Cell culture and virus infection
Primary human bronchial epithelial cell (PHBE) were grown in bronchial epithelial basal medium (BEBM) supplemented with growth factors (Lonza Walkersville, Walkersville, MD, USA) at 37°C in a 5% CO2 humidified chamber. BEAS-2B bronchial epithelial cell line was maintained in Dulbecco's Modification of Eagle's Medium/Ham's F-12 with 5% fetal calf serum. Cells, at 90% confluence, were treated with different RNA preparations and total cellular RNA or proteins were then extracted at indicated times.
Isolation of primary human alveolar macrophages was approved by a written consent by the University of North Carolina School of Medicine Committee on the protection of the rights of human subjects. Healthy, non-smoking male volunteers, 18 to 40 year of age, underwent fiberoptic bronchoscopy with lavage to procure human alveolar macrophages. Samples were put on ice immediately after aspiration and centrifuged at 300 x g for 10 min at 4°C. Cells were washed twice with RPMI-1640, and re-suspended in RPMI-1640 at 1×106 cells/ml.
For virus infection, BEAS-2B or PHBE cells were seeded and allowed to reach 70% confluency. Cells were then treated for 10% Ino-RNA, N-RNA, or IFN-α. After 24 hr, cells were infected with respiratory syncytial virus (RSV-A2) at multiplicity of infection (MOI) of 0.1 plaque forming unit (PFU)/cell. Following infection for 24 hr, cells were harvested for total RNA extraction.
Viral titers were measured by standard plaque assay using HEp-2 cells. Plaques were visualized by using goat anti-RSV antibody (Fitzgerald Industries International, Acton, MA, USA) and HRP-conjugated anti-goat secondary antibody (Sigma Chemicals, St. Louis, MO, USA).
In vitro RNA synthesis
pGEM-Luc (p-Luc) vector (Promega, Madison, WI, USA), was linearized with HindIII and purified by Wizard DNA Cleanup kit (Promega, Madison, WI, USA). Run-off transcription of normal p-Luc RNA (transcript a) was performed using the Megascript T7 kit (Ambion, Austin, TX, USA) according to the manufacturer's protocol with nucleotide triphosphates at 7.5 mM each. p-Luc RNA containing 6% Inosine (transcript b) was transcribed by ATP, GTP, CTP and UTP concentrations to 5.6 mM each, and including 9.4 mM ITP in the reaction. RNA containing 10–11% Inosine (transcript c) was transcribed by adjusting ATP, GTP, CTP and UTP concentrations to 2.8 mM each, and including 9.4 mM ITP in the reaction. RNA containing 16% Inosine (transcript d) was transcribed by further reducing GTP concentration to 1.0 mM, where ATP, UTP, and CTP were kept at 2.8 mM each, ITP concentration was kept at 9.4 mM. All transcription reactions were performed at 37°C for 2 hr, followed by digestion of the template DNA and purification using Megascript purification kit according to manufacturer's protocol (Ambion, Austin, TX, USA). The transcripts were then quantitated by UV absorbance, and were analyzed by 1% agarose gel electrophoresis.
Inosine content analysis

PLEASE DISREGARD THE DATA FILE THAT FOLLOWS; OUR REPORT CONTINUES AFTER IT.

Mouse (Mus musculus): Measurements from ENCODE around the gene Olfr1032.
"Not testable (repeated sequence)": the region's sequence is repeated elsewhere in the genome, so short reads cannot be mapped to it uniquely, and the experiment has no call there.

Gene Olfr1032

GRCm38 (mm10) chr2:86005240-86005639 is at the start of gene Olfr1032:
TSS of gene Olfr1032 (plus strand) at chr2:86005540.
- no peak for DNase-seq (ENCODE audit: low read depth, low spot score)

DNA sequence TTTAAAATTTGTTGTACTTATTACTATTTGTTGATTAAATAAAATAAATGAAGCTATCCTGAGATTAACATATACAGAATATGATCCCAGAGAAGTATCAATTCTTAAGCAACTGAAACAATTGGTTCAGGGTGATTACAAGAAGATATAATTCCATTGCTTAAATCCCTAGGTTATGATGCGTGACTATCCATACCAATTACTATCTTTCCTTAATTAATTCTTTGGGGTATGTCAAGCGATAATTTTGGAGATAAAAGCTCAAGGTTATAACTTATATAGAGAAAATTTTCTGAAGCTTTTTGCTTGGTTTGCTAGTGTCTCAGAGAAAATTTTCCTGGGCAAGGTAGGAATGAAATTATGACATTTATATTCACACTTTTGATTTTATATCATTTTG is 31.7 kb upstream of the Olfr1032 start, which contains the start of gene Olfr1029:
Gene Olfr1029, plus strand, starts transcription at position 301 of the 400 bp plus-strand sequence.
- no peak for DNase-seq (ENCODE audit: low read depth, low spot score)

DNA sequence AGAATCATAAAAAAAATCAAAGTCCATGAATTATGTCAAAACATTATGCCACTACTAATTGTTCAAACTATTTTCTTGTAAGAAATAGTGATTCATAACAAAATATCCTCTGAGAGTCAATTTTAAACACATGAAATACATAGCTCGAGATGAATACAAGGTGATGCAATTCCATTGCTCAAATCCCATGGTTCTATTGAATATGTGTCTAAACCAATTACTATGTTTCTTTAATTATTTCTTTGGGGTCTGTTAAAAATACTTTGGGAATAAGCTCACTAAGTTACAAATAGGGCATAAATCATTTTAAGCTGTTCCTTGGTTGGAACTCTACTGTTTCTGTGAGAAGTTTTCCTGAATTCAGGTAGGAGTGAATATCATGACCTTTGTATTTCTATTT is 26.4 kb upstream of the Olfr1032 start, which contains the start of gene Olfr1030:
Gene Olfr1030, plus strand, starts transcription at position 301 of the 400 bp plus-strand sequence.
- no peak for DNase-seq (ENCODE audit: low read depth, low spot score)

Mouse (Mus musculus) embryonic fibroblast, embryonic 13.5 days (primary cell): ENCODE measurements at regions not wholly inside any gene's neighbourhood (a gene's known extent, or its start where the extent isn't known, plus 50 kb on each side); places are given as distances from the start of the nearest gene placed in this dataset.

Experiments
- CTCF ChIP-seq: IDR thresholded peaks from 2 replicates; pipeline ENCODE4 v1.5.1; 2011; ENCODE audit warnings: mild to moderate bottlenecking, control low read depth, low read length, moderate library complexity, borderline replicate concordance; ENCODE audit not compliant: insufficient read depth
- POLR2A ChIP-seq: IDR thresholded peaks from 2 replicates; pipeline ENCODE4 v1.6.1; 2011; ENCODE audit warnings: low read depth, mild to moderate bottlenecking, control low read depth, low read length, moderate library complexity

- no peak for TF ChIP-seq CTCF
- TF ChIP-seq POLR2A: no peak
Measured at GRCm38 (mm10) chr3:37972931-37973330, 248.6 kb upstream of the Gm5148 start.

Transcripts were characterized for inosine content by digestion of 3.5 mg of transcript with 2 units each of snake venom phosphodiesterase and calf Intestinal alkaline phosphatase in buffer containing 10 mM Tris pH 8.8, and 2 mM MgCl2 (40 ml total reaction volume) for 2 hr at 37°C. Digested products were analyzed by high performance liquid chromotography (HPLC) using C-18 reverse phase column. Relative nucleoside composition was determined by peak integration using Breeze software (Waters Corporation, Milford, MA, USA), and is represented as a ratio of area under each nucleoside peak.
RNA extraction and RT-PCR
TRIzol total RNA isolation reagent (Invitrogen, Carlsbad, CA, USA) was used for RNA extraction. First strand cDNA was synthesized using superscript reverse transcriptase (Invitrogen, Carlsbad, CA, USA). cDNA synthesis was performed using 0.5 µg total RNA in reverse transcription reaction. Following reverse transcription, 2 µl of cDNA was amplified by RT-PCR. Each experiment was performed in duplicate in 96 well plates using 1 X Sybr Green master mix (Bio-Rad, Hercules, CA, USA) in a final volume of 25 µl. The statistical analysis was performed using parametric two-tailed unpaired t-test with Welch's correction. The sequences of primers were as follows:
IFN-β forward, CAGCAGTTCCAGAAGGAGGA
IFN-β reverse, AGCCAGTGCTCGATGAATCT
TNF-α forward, GGAGAAGGGTGACCGACTCA
TNF-α reverse, TGCCCAGACTCGGCAAAG
IL-6 forward, ATT CTG CGC ACG TTT AAG GA
IL-6 reverse, ATC TGA GGT GCC CAT GCT AC
IL-8 forward, tctggcaaccctagtctgct
IL-8 reverse, gcttccacatgtcctcacaa
RANTES forward, TACCATGAAGGTCTCCGC
RANTES reverse, GACAAAGACGACTGCTGG
RSV-NS1 forward, CACAAACACAATGCCATTCA
RSV-NS1 reverse, AGAGATGGGCAGCAATTCAT
GAPDH forward, GGACCTGACCTGCCGTCTAG
GAPDH reverse, TAGCCCAGGATGCCCTTGAG
Cell extraction, protein kinase assay, protein purification and western blot analysis
For total cellular protein isolation, PHBE cells were washed 2X in phosphate-buffered saline (PBS) and equal numbers of cells were lysed using 1X SDS-sample buffer with 2.5% β-mercaptoethanol. Prior to electrophoresis, proteins were denatured by heating the samples at 95°C for 5 min. To shear the chromosomal DNA, samples were passed through a 26G needle several times. The proteins were then resolved on a 10% SDS-PAGE and were electrotransferred onto nitrocellulose membranes. The immunoblotted proteins were visualized using the enhanced chemiluminescence (ECL) western blot detection system (Amersham, Arlington Heights, IL, USA). For in vitro